Another interesting announcement from IBM this morning – bundled WAS and developer tools

Away from the announcement of IBM XWork Server and Notes/Domino 8.5.3, there are a raft of other software announcements from IBM today.  This one caught my eye:

Three new bundled offerings to accelerate development and deliver high quality, innovative applications for IBM WebSphere Application Server V7.0 or V8.0:

  • IBM WebSphere Application Server – Tools Edition
  • IBM WebSphere Application Server Network Deployment – Tools Edition
  • IBM WebSphere Application Server for Developers – Tools Edition for Eclipse

The first two enterprise bundles combine WebSphere Application Server (V7.0 or V8.0) with the number-one rated Rational

A view on WebSphere

The BBC interviews Donald Ferguson, now of CA Technologies:

What’s the biggest technology mistake you ever made – either at work or in your own life?

When I was at IBM, I started a product called Websphere [which helps companies to operate and integrate business applications across multiple computing platforms].

Because I had come from working on big mission-critical systems, I thought it needs to be scalable, reliable, have a single point of control … I tried to build something like a mainframe, a system that was capable of doing anything, that would be able to do what might be needed in five years.

I call it the endgame fallacy. It was too complex for people to master. I overdesigned it.

Because we were IBM, we survived it, but if we’d been a start-up, we’d have gone to the wall.

Ouch! Now, I’m sure that Mr. Ferguson probably has an axe to grind given his current position, but the article does have some good things to say:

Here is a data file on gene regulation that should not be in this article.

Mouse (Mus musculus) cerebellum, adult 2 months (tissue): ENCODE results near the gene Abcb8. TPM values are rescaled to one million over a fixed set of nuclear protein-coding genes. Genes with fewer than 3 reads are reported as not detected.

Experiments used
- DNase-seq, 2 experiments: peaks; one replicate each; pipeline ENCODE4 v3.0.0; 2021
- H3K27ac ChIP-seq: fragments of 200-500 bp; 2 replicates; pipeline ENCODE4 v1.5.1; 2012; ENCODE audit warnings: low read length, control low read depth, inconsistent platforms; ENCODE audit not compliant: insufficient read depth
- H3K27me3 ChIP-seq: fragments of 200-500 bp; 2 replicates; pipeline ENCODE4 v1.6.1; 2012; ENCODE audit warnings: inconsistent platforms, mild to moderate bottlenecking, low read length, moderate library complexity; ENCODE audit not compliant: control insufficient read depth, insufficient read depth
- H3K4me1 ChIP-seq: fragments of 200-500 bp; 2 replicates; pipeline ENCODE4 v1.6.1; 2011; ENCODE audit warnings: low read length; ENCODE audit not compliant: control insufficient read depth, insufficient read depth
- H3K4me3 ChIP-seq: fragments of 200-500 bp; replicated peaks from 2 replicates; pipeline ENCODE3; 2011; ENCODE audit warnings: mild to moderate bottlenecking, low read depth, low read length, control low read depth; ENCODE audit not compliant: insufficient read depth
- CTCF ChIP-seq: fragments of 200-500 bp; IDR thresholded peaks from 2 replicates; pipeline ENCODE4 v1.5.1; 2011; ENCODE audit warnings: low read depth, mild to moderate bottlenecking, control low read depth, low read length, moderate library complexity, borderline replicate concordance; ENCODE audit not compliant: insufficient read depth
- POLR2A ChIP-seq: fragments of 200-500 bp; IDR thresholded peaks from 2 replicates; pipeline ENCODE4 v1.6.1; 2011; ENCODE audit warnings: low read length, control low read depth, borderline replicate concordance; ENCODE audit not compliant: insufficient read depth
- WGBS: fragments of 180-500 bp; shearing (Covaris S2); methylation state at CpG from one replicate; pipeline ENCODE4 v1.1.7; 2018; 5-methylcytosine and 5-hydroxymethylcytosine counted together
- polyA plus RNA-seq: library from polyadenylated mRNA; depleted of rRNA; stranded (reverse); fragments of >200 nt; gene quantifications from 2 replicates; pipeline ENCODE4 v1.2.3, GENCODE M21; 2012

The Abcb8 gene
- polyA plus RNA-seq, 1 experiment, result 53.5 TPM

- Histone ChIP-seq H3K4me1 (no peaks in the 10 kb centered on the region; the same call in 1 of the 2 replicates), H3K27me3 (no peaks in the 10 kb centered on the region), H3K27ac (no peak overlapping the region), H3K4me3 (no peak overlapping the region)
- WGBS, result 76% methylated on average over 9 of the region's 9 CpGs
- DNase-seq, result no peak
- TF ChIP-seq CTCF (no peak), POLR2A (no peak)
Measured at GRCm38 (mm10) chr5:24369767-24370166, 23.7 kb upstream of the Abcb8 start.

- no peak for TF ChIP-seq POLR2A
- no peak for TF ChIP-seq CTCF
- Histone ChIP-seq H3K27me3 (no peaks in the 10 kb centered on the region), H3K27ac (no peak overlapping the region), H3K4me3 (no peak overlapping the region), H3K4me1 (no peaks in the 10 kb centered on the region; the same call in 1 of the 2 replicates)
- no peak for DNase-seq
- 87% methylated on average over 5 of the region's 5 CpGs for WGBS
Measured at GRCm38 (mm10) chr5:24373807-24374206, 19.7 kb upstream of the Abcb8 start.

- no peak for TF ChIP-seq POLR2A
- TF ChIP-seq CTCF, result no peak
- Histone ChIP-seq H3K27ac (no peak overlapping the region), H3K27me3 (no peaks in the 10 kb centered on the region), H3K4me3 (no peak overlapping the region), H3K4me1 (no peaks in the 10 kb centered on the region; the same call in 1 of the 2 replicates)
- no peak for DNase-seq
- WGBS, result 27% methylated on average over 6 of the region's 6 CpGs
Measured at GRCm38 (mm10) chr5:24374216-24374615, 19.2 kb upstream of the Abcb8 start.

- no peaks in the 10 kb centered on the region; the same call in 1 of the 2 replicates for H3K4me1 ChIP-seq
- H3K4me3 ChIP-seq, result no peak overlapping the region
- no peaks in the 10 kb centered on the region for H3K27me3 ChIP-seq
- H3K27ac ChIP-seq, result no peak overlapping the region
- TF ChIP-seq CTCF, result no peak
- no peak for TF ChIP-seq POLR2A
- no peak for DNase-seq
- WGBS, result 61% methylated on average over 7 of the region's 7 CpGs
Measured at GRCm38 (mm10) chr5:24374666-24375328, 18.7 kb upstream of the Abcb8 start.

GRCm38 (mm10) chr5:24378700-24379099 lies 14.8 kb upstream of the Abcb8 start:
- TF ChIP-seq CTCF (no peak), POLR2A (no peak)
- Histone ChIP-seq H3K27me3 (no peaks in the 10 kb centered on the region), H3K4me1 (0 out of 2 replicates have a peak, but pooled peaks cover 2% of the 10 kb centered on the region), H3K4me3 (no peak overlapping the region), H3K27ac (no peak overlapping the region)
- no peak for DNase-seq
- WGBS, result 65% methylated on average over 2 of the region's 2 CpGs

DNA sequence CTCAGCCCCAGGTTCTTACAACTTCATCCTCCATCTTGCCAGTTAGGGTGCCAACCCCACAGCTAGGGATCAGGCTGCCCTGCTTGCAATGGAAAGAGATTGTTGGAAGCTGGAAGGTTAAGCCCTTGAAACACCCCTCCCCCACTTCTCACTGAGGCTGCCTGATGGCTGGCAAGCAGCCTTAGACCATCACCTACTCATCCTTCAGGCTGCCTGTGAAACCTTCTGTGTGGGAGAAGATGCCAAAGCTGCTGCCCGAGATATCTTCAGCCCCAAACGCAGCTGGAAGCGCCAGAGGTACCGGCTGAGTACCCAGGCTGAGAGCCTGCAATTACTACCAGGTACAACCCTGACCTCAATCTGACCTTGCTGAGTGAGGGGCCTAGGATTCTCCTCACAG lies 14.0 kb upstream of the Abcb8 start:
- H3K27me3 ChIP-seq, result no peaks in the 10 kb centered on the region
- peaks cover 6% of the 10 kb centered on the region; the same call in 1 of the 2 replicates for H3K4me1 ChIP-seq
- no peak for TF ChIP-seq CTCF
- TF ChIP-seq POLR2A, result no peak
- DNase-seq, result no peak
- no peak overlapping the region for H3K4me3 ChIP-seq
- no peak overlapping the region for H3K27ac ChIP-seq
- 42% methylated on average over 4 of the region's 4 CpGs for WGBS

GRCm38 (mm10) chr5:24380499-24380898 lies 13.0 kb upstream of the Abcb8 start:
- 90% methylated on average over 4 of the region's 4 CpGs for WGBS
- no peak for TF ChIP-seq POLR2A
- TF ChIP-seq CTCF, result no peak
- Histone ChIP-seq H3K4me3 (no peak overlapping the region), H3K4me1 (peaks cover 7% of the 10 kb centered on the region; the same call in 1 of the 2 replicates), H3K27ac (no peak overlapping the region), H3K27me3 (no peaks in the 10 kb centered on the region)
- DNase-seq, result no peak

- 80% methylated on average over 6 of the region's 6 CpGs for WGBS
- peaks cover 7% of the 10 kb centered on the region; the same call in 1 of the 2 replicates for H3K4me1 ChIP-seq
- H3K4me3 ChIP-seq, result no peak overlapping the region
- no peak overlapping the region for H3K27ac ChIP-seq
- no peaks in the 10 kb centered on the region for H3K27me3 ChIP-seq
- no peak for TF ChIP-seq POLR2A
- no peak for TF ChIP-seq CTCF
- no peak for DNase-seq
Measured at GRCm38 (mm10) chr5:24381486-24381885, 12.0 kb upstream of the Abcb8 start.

But the biggest problem is the complexity of IT. If you look at any IT in business, it is so complex it hinders the ability to be agile and efficient. Throughout the history of IT we all have said that we will make it simpler by adding more things to it, but that makes it more and more complex.

IT departments spend 75% to 85% of their budgets just to keep existing IT environments running; that leaves little capacity for innovation.

So we have to simplify IT, but that’s really hard. I have actually brought in people who have experience designing user interfaces for consumer software, to get this knowledge into the design of our new products.

Worth a read…

[Just seen that Ben Poole posted this last week…]

Resetting Websphere security

Another WebSphere Application Server (WAS) tip…

If you, ahem, forget your WAS Admin password, then you will be locked out from your Websphere console, and won’t be able to stop the WAS server.  A bit of a bind I can tell you…

Well, fortunately this can be rectified as long as you have access to your WAS server’s OS platform:

To disable global security, edit the server security.xml file. The security.xml file can be found in the {mountpoint}/AppServer/config/cells/ directory.

To disable global security, edit the security.xml. Search for the line that begins with the following tag: security:Security. In that line search for enabled. The word following enabled is true. Change it to false. Save the file. Restart the server. Global security is now disabled.

Now of course I wouldn’t be silly enough to ever need to do this, right!?!

WebSphere not starting after a reboot?

If you are running on Windows, and WAS 6.x refuses to start after a reboot, giving a Windows 7204 event and a message similar to:

Timed out waiting for service to respond to command, after 60 seconds

then check the user the service is running under.  On certain systems (particularly if IPv6 is installed I think) running as a “Local System Account” doesn’t give the application enough rights to access all the resources it needs.  Change this to a system admin in the AD, and it seems to start up ok.

This occurred during an install of Lotus Connections 2.0, so hopefully this will help someone (or indeed me in 6 months when I’ve forgotten how I fixed it!)…